Additional pre-construction studies wouldn’t help to predict bat and bird kills, but three years of post-construction monitoring should determine the actual risk and dictate how the turbines are operated, Skirpan said.
He said the turbines pose no risk to other species, including the endangered northern flying squirrel.
He recommended VDGIF have approval of Highland New Wind’s bat and bird monitoring plan before the turbines start operating and that the company pay up to $150,000 a year for the monitoring program.
He recommended VDGIF and the company cooperate to create the monitoring plan, including how often bat and bird carcasses are collected, who collects them, weather, wind speed and other data.
The SCC would resolve any disputes between the state agency and the company over the monitoring plan.
VDGIF and Highland New Wind also should decide how many bat and bird kills would trigger limitations on how the turbines operate, such as stopping the blades for two hours after sunset between July and November when bats are most active, Skirpan said.
Threatened and endangered bat and bird species that have been documented in the area are the Indiana bat, gray bat, Virginia big-eared bat, bald eagle and golden eagle.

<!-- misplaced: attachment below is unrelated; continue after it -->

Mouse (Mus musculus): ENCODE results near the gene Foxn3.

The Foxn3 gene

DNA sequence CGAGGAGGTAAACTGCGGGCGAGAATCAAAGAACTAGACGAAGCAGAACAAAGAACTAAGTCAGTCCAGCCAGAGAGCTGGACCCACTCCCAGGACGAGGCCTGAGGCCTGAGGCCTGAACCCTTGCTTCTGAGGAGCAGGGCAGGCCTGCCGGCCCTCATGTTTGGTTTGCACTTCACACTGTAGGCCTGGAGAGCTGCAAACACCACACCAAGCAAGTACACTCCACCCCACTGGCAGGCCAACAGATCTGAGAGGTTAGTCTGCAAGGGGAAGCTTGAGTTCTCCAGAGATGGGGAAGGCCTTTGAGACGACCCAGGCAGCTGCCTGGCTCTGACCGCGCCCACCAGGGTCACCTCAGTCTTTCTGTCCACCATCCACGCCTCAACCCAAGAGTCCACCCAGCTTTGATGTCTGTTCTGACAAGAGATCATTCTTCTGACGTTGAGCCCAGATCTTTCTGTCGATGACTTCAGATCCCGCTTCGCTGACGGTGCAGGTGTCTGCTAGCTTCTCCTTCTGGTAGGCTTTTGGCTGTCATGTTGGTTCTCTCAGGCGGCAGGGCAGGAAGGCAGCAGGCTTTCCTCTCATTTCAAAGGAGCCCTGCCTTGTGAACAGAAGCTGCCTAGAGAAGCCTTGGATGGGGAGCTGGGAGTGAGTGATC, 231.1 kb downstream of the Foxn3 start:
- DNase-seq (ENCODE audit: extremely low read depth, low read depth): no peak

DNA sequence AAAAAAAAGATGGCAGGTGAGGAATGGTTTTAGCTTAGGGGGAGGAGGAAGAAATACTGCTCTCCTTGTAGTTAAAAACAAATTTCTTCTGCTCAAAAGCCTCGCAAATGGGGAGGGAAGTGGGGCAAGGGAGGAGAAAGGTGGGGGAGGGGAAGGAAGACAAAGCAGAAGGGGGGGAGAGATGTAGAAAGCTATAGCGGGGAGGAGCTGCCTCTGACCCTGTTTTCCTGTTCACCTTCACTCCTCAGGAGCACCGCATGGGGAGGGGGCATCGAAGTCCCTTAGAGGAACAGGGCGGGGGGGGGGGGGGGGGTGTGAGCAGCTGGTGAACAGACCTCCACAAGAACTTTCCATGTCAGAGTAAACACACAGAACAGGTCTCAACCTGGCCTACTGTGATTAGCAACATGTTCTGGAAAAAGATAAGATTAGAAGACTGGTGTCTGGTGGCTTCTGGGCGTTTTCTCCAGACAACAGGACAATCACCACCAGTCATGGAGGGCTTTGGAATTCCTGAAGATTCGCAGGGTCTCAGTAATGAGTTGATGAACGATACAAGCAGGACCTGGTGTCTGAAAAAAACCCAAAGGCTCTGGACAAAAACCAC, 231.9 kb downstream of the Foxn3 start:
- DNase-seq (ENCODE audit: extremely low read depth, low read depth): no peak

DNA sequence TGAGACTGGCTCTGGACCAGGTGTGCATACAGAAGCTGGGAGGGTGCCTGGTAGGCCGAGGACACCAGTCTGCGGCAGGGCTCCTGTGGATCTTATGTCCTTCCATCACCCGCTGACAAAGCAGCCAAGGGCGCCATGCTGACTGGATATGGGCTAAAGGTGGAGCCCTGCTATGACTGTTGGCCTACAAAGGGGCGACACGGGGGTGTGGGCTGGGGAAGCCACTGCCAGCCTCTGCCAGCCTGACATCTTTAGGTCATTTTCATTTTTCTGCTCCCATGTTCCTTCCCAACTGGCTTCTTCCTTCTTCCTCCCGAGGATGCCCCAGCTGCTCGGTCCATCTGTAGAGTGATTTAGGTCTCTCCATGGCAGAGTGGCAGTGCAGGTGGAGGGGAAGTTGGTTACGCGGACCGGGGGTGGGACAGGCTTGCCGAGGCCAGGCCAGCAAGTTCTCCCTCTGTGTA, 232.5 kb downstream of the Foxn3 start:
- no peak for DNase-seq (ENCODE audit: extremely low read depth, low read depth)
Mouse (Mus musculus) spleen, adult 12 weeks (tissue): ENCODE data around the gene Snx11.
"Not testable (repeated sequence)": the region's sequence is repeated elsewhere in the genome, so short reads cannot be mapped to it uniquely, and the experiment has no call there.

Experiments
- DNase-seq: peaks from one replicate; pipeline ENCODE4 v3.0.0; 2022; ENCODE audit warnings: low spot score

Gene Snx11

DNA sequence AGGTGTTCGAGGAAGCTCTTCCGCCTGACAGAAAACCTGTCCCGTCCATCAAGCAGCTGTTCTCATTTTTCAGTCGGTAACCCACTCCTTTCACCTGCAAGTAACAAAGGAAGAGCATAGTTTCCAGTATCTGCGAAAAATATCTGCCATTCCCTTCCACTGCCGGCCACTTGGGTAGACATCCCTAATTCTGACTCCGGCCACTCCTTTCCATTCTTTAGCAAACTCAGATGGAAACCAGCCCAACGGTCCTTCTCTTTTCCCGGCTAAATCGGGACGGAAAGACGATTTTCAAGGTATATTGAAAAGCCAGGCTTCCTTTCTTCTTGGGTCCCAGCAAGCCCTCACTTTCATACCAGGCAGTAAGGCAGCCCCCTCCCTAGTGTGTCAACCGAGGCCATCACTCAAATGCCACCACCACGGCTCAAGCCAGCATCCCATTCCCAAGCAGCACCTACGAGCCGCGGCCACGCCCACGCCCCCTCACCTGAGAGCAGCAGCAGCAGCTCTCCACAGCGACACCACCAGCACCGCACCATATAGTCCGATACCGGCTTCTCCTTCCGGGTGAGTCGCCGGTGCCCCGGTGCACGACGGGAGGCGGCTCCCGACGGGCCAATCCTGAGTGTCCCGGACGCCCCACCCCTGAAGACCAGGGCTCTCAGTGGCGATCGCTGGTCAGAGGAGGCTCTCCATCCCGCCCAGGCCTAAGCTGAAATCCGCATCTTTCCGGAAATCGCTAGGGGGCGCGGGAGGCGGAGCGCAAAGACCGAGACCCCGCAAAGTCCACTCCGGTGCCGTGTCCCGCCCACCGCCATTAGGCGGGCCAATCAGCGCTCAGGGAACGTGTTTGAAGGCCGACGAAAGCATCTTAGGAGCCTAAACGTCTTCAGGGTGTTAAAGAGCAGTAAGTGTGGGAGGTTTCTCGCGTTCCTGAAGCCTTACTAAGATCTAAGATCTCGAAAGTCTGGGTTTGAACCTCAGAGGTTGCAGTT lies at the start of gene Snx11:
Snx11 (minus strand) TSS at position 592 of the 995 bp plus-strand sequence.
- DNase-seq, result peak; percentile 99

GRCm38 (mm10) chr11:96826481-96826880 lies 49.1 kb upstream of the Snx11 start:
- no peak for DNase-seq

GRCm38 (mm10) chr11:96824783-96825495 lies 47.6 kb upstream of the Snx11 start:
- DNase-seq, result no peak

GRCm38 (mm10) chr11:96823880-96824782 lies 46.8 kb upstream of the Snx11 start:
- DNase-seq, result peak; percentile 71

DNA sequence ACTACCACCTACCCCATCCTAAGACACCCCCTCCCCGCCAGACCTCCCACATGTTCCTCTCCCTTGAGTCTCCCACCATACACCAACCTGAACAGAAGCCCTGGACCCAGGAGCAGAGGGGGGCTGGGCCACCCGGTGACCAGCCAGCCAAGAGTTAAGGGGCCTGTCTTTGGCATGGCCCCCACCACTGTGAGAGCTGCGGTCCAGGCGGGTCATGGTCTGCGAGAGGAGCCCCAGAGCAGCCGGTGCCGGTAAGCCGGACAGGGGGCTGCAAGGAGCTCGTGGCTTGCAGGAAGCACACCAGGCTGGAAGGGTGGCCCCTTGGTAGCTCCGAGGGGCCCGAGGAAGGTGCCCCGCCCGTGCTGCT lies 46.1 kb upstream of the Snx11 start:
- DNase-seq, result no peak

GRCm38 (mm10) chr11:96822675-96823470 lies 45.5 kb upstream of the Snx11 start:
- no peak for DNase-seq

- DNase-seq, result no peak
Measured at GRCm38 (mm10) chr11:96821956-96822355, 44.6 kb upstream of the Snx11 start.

State or federal agencies with oversight on the wind project should have reasonable access to the site to check up on the monitoring program, he said.
Projects opponents also said the turbines would harm views and eco-tourism, but Skirpan said Highland County officials have jurisdiction over those issues and that state law prohibited the SCC from considering them.
He also said it was impractical for Highland New Wind to conduct a cumulative impact study of operating and proposed wind turbines at all 34 wind facilities in the Alleghany Highlands of Virginia, West Virginia, Maryland and Pennsylvania.
Maisano said local land-use regulations have been properly followed and that Highland New Wind has agreed all along that post-construction studies should be done in cooperation with state and federal wildlife agencies.
He said the start of construction will depend on decisions from the SCC and the Virginia Supreme Court.
The high court will hear opponents’ arguments in June that the Highland County Board of Supervisors violated local land-use regulations when it approved the project. A ruling is expected in September.
Opponents also have filed a notice of intent to sue in federal court if the turbines kill bats and birds protected by the Endangered Species Act.
Webb said Virginia shouldn’t approve wind turbines until the state creates siting requirements based on both electrical needs and independent environmental studies.
He said he was encouraged that VDGIF would be involved in the post-construction bat and bird monitoring.
“But it’s hard to conceive that a $60 million project would actually be stopped” after it’s built even if a large number of bats and birds are killed, he said.
By John Cramer
2 March 2007